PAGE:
As to mode, those who pour or sprinkle generally see baptism as a picture of the Holy Spirit coming on the believer at salvation. Those practicing immersion usually see the rite as a picture of the believer’s death, burial, and resurrection with Christ.
The general meaning of baptism is widely, and we believe correctly, held to be identification with Christ and His people.
In 1 Cor 10:2 we read that the children of Israel were “baptized into Moses…in the sea.” What does this mean? Were they immersed in the Red Sea? Certainly not. Did it pour on them as they passed through? No. Were they at least sprinkled by the sea? Not even that. By going through the sea on dry land they were identified with their deliverer, Moses, who, under God, “saved” them from Pharaoh and the armies of Egypt.
That baptism means identification with Christ and the Christian faith is not as clearly seen in those Western countries which have a very large part of the population baptized in infancy. But it is in the so-called non-Christian world that the general meaning of baptism shines through most clearly. Robert K. DeVries, in his dissertation on NT baptism, writes:
Among educated Hindus, Moslems and Jews, total defection or apostasy from their respective faiths to Christianity comes only when the Christian convert submits to baptism. It is a mark of absolute identification with the Christian faith. Would to God this were true throughout the world.8
VI. The Importance of Baptism
Water baptism is important for obedience and as a testimony.
“To obey is better than sacrifice,” said the Prophet Samuel (1 Sam 15:22). Our Lord’s command before His crucifixion was to remember Him in the breaking of bread. His command right before His ascension was to baptize disciples in all nations “in the [triune] name of the Father, Son, and Holy Spirit.” This alone should be enough to convince the ordinary Christian to get baptized. Once you have left this planet it will be too late to observe either ordinance. The time is now.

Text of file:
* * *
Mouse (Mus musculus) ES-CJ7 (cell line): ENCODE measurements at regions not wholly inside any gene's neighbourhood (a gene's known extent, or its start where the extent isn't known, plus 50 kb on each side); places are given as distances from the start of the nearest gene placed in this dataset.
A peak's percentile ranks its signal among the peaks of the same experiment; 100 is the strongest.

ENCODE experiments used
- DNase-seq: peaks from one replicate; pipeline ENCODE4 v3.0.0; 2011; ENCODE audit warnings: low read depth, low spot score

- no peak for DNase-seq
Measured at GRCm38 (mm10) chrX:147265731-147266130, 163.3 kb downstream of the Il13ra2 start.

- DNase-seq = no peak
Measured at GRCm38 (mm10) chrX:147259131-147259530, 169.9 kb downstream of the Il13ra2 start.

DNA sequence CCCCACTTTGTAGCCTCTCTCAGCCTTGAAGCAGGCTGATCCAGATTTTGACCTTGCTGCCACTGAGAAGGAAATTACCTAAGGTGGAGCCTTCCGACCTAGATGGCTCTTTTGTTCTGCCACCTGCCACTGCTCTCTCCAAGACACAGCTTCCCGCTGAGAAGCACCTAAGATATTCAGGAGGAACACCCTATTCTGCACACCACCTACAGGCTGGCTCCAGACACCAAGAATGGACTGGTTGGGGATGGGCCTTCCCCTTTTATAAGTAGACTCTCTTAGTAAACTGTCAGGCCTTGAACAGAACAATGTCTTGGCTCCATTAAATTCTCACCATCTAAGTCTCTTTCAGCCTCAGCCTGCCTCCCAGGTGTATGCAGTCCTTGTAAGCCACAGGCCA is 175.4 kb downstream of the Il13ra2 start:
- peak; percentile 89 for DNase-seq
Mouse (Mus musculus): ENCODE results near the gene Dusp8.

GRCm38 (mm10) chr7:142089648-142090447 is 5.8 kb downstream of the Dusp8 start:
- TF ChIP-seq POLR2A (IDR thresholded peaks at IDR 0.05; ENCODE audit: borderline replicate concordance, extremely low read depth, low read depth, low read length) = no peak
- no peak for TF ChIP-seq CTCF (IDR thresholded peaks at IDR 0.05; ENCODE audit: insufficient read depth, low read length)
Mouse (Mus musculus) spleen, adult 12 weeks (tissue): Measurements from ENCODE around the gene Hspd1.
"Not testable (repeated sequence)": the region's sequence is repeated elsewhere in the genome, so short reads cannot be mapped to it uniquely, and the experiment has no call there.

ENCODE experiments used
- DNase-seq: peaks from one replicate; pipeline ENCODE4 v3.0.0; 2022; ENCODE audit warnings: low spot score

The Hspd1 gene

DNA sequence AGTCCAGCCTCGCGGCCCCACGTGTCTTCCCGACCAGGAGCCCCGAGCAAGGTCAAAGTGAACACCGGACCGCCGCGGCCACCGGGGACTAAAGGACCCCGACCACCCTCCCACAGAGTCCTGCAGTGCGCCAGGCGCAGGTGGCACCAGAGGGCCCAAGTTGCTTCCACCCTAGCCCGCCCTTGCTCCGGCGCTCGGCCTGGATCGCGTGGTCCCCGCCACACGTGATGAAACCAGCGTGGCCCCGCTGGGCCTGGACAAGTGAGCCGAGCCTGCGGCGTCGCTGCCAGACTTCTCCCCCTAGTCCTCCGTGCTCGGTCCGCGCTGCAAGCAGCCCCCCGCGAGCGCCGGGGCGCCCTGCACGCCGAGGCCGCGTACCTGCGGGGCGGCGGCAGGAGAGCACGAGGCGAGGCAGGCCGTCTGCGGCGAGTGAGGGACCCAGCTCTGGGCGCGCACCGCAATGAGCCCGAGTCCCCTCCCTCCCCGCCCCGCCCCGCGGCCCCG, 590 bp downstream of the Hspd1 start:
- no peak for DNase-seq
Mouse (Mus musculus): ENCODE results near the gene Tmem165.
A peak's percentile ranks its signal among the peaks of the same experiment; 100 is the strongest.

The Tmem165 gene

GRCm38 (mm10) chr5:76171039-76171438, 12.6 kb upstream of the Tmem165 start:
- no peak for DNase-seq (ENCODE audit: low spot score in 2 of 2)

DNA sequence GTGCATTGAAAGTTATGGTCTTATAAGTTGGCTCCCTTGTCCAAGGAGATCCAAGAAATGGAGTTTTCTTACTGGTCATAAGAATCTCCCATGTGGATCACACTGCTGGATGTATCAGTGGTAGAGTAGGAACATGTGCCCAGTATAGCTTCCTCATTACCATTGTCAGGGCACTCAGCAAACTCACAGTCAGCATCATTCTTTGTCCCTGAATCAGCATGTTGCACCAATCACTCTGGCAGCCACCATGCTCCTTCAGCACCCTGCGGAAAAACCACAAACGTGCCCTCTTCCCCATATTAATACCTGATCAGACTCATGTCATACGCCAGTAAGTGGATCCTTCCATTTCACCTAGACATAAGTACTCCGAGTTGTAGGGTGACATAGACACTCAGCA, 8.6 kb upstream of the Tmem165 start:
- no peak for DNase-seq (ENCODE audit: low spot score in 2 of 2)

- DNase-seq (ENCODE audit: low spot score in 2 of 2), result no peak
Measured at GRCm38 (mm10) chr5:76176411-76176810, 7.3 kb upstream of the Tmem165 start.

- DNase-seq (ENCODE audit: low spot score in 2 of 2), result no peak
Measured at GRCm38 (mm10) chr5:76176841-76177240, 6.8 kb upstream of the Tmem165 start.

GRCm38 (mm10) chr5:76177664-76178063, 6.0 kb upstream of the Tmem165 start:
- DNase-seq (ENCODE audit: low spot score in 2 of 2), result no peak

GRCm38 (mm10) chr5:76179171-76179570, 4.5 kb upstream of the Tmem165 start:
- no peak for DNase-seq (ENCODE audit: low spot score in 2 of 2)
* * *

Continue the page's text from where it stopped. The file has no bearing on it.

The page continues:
As a Witness
As we have noted, in Muslim countries, and many other lands outside of professing Christendom, such as Israel, a person is not considered to be really a Christian until he or she is baptized with water. One can study the faith, attend services and other social functions, and yet not be considered a Christian.
While attending an inter-denominational Christmas service at St. George’s (Anglican) Church in Jerusalem some years ago, I was told by my host that the pleasant, middle-aged couple sitting in front of us was Jewish. They obviously were enjoying the lovely music, the biblical readings, and the spirit of joy. There are many such people, attracted to various aspects of Christianity (often the cultural byproducts—art, music, and architecture) yet unwilling to take a difficult stand in a non-, un-, or often anti-Christian environment.
Only if that couple received water baptism would they be likely to receive hostile attention from the Israeli community. The same holds true in many cultures. The world, at least, recognizes Christ’s badge as being water baptism. Unfortunately for sincere and practicing believers in many communions, untold millions of nominal Christians have received the badge—whether by immersion, sprinkling, or pouring, whether in infancy, childhood, or adulthood—without ever having personally received the Savior. Others have believed but are still not great advertisements for the faith. Many would say that these people are not really saved. They are judging by performance. Fortunately, God sees the heart and He knows those who belong to Him through faith in His Son.